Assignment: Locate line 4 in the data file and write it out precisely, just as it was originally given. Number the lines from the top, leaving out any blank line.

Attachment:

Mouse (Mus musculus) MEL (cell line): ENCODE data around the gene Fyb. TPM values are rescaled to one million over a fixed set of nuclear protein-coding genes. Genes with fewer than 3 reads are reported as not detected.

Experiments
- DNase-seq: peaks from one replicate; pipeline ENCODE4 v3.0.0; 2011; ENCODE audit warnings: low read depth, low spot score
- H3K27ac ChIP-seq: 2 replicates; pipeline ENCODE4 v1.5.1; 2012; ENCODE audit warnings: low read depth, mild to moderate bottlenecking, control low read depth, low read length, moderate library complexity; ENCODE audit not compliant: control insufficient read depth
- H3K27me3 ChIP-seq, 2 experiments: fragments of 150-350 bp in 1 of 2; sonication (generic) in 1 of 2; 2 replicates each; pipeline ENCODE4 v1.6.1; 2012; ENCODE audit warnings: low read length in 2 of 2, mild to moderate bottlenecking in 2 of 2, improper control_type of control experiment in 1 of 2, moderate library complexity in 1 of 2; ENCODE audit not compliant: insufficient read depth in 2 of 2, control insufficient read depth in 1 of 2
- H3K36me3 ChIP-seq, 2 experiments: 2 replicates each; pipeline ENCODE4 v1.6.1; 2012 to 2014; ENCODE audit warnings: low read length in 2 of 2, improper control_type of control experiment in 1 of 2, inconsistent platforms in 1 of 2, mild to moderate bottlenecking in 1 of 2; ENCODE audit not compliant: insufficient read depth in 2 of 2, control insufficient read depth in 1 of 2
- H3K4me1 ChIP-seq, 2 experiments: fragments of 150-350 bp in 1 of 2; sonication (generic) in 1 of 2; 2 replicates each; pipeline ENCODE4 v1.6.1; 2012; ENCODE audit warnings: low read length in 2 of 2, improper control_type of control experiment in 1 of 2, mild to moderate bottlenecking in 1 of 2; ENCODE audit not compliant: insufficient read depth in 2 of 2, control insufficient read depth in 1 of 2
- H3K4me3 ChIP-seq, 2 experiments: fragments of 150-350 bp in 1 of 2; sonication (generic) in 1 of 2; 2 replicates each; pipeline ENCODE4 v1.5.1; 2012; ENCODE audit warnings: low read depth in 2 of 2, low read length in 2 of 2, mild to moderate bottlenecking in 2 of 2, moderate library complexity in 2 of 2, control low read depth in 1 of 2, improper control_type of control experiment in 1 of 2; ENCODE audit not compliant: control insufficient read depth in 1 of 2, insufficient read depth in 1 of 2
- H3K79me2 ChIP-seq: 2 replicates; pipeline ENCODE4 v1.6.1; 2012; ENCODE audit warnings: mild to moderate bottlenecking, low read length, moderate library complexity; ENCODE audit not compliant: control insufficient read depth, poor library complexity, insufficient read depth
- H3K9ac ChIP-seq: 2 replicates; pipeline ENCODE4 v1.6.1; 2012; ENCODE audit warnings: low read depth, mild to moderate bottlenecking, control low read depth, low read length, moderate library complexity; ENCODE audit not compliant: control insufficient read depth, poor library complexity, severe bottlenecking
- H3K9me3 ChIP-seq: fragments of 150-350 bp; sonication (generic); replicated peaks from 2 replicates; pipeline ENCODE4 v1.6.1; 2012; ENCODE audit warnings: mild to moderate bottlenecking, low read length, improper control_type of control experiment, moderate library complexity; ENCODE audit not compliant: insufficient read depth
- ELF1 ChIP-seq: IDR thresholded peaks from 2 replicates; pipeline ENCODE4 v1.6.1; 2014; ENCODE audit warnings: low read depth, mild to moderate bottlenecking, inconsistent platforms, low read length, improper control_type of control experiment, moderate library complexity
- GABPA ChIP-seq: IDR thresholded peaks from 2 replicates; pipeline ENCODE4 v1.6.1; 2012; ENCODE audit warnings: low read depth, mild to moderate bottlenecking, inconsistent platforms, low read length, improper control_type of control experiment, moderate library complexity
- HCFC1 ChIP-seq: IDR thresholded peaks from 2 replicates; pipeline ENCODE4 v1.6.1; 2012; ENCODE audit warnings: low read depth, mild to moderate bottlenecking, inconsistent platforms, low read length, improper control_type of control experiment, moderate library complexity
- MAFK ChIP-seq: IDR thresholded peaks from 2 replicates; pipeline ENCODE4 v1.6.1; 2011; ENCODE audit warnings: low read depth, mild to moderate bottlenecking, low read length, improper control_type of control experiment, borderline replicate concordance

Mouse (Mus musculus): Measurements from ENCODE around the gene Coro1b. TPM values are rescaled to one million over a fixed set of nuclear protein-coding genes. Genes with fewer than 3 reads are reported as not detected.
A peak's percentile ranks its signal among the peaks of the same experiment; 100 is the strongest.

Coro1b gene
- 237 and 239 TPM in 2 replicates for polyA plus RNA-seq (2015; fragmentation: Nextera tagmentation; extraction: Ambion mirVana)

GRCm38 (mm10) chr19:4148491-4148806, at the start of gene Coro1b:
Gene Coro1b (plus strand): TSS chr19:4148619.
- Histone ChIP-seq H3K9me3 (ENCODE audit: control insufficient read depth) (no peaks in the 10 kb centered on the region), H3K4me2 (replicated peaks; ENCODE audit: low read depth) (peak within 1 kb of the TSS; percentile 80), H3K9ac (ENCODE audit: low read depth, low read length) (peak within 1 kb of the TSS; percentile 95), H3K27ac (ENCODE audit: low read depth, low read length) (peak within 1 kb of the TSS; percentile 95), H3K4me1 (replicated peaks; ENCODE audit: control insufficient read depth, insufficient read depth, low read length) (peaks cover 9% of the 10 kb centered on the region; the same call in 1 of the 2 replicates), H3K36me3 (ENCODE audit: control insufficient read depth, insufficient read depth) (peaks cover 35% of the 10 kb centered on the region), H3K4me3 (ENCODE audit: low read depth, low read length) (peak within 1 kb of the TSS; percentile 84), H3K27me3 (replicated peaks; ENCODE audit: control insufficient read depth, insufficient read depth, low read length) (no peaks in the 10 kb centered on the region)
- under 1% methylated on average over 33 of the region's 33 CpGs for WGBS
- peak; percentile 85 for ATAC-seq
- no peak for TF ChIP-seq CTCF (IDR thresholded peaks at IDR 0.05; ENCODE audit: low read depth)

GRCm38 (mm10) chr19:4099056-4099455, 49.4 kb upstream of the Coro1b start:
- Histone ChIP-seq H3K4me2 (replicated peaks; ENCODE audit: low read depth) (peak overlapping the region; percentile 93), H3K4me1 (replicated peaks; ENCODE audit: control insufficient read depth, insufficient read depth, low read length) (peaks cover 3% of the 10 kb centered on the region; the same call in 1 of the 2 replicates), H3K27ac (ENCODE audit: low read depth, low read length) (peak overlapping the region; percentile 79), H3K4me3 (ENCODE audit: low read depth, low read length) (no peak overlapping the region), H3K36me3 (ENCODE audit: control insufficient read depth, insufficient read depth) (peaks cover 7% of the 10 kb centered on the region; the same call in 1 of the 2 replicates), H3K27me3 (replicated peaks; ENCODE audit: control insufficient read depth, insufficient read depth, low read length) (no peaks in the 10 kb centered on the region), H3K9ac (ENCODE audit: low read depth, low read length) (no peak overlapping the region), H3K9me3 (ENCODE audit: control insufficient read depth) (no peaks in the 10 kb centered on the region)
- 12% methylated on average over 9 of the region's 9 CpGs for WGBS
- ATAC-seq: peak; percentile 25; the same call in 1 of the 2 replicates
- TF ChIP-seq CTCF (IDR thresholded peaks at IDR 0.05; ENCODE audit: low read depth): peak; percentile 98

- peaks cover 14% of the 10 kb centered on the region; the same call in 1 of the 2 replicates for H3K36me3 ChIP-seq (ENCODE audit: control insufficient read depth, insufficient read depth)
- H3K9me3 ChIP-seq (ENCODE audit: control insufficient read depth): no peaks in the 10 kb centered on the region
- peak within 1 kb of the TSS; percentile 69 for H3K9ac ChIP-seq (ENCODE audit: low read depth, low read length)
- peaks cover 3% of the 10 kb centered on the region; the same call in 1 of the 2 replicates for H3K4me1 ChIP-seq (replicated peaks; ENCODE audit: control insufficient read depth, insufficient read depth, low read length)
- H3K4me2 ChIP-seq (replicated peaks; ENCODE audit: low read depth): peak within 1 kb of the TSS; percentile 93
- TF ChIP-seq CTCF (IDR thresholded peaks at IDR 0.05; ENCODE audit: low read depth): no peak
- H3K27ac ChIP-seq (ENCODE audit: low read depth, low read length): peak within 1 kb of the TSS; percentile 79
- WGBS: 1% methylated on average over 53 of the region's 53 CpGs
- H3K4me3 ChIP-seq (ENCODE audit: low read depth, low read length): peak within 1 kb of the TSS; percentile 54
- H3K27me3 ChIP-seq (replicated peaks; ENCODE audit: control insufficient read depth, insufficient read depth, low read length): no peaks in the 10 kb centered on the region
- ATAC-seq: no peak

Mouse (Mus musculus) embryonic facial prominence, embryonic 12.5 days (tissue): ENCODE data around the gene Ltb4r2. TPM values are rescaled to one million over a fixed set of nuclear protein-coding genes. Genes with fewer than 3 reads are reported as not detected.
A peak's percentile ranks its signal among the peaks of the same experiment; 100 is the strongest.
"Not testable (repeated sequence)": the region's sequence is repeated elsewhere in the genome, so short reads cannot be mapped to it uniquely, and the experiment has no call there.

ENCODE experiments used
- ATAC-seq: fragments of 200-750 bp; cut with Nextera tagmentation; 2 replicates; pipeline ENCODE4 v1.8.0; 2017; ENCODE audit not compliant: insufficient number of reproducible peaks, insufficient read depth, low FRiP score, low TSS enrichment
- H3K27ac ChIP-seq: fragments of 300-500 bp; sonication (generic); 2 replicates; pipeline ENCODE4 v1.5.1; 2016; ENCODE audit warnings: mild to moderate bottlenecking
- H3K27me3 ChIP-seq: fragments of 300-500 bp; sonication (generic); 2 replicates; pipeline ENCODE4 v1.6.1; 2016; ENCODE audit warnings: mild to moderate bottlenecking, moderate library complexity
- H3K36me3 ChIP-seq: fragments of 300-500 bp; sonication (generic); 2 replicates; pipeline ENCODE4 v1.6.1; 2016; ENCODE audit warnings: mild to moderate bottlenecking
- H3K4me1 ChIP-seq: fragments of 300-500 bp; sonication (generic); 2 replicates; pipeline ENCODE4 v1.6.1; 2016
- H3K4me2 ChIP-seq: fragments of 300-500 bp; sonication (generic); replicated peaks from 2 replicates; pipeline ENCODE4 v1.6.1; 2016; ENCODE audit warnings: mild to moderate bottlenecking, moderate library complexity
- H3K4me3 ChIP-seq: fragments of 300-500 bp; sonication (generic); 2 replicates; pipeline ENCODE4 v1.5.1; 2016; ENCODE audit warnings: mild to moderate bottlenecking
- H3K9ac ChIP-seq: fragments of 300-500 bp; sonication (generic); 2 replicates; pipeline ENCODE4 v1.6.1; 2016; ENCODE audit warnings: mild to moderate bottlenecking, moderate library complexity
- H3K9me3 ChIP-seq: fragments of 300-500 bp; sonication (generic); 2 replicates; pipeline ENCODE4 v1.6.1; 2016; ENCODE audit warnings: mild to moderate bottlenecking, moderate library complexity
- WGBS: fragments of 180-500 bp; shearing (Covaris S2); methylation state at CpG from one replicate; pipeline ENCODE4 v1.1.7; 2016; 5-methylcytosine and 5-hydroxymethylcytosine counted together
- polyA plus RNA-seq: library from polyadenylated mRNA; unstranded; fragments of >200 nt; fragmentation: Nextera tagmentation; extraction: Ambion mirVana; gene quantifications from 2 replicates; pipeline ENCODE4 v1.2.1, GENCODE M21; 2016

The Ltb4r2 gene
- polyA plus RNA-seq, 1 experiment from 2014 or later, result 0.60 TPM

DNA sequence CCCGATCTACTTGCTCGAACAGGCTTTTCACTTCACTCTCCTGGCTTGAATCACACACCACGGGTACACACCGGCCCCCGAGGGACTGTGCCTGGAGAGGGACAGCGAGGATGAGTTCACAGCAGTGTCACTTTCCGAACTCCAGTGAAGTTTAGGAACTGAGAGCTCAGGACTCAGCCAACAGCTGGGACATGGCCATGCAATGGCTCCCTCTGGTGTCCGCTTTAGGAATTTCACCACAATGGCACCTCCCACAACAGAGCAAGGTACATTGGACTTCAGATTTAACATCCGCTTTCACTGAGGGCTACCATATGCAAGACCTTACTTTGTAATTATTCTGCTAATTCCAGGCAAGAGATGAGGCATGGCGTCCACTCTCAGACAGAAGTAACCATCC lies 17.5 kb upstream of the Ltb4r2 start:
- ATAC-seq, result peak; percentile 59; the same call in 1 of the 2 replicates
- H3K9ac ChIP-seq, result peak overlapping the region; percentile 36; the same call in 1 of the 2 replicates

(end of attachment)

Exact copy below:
- H3K27ac ChIP-seq: 2 replicates; pipeline ENCODE4 v1.5.1; 2012; ENCODE audit warnings: low read depth, mild to moderate bottlenecking, control low read depth, low read length, moderate library complexity; ENCODE audit not compliant: control insufficient read depth